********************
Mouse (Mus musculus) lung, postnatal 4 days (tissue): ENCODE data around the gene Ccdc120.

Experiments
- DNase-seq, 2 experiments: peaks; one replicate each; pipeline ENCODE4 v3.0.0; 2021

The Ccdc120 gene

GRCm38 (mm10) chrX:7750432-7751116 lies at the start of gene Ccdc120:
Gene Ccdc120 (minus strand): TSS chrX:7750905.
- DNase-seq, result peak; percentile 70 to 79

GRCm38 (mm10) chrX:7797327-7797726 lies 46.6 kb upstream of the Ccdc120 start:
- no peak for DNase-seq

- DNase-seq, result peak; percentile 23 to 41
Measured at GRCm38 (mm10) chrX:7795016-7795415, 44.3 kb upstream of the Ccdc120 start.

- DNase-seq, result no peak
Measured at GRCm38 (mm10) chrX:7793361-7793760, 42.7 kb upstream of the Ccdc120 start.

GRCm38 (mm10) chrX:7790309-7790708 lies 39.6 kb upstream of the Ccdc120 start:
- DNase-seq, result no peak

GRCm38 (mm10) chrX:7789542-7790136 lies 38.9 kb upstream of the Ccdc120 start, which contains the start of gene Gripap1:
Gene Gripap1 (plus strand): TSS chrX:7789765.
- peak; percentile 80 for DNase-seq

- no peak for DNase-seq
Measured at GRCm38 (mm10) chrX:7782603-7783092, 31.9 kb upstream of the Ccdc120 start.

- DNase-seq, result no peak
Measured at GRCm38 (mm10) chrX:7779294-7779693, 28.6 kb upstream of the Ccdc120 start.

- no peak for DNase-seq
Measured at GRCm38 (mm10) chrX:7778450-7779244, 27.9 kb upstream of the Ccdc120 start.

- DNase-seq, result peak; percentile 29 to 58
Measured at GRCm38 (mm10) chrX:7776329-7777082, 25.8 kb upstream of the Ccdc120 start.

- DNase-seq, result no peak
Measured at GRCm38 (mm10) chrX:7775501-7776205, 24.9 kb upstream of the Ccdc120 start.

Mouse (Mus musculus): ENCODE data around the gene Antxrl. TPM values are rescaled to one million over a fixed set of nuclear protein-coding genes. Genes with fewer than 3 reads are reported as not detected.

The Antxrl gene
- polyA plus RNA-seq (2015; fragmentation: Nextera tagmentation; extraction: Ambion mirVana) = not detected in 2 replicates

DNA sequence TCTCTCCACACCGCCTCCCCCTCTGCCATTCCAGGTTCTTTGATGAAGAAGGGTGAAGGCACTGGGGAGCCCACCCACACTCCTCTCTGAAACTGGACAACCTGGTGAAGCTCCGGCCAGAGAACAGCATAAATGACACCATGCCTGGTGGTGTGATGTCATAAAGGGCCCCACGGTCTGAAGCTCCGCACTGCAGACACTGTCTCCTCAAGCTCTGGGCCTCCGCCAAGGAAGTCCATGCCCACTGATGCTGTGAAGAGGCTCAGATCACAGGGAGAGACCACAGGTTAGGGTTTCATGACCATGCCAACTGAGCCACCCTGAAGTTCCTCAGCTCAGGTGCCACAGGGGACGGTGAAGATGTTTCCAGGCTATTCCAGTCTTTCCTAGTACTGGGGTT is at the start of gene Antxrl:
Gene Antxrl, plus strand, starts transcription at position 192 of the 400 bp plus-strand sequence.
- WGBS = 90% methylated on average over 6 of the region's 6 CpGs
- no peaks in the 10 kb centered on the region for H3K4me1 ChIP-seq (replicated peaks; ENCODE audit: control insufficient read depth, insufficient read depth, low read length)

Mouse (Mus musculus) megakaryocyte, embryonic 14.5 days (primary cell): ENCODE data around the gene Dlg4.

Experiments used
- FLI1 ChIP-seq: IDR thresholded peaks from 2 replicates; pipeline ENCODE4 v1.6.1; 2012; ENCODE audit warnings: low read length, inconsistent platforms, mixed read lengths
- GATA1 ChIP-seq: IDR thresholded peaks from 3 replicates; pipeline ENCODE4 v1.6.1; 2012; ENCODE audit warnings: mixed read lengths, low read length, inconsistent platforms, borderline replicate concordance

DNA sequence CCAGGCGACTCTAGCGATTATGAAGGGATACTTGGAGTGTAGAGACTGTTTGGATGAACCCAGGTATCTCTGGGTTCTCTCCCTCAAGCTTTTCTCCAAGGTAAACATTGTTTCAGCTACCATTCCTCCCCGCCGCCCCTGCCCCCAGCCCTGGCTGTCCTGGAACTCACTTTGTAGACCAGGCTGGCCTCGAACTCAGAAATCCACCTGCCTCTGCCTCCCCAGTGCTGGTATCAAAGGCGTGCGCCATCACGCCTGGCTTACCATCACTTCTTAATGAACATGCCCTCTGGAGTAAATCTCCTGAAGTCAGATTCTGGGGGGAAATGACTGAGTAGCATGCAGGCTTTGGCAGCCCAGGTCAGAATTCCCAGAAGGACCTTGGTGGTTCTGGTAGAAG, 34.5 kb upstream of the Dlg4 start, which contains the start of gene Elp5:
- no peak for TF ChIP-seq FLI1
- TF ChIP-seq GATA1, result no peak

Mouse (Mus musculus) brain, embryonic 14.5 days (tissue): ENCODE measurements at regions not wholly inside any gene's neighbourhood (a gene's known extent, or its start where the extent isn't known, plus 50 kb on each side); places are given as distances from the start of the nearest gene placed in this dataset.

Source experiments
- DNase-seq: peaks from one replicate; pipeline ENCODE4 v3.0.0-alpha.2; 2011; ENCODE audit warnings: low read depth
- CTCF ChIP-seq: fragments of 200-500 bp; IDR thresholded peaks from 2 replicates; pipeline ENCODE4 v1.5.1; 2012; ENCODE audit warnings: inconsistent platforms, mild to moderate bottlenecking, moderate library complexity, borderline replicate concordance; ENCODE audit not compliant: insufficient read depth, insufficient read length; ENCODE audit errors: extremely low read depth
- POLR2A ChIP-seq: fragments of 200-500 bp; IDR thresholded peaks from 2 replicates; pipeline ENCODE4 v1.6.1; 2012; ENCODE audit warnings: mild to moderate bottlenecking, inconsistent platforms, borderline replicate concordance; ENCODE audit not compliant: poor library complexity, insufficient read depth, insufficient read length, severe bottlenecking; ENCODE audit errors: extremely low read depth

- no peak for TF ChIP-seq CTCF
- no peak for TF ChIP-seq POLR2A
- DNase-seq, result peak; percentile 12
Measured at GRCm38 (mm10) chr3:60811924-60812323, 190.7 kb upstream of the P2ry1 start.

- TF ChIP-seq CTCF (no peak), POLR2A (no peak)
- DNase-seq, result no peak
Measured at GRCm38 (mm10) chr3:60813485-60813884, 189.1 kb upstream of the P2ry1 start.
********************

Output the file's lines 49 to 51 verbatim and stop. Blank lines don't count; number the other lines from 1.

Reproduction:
- no peak for TF ChIP-seq POLR2A
- DNase-seq, result peak; percentile 12
Measured at GRCm38 (mm10) chr3:60811924-60812323, 190.7 kb upstream of the P2ry1 start.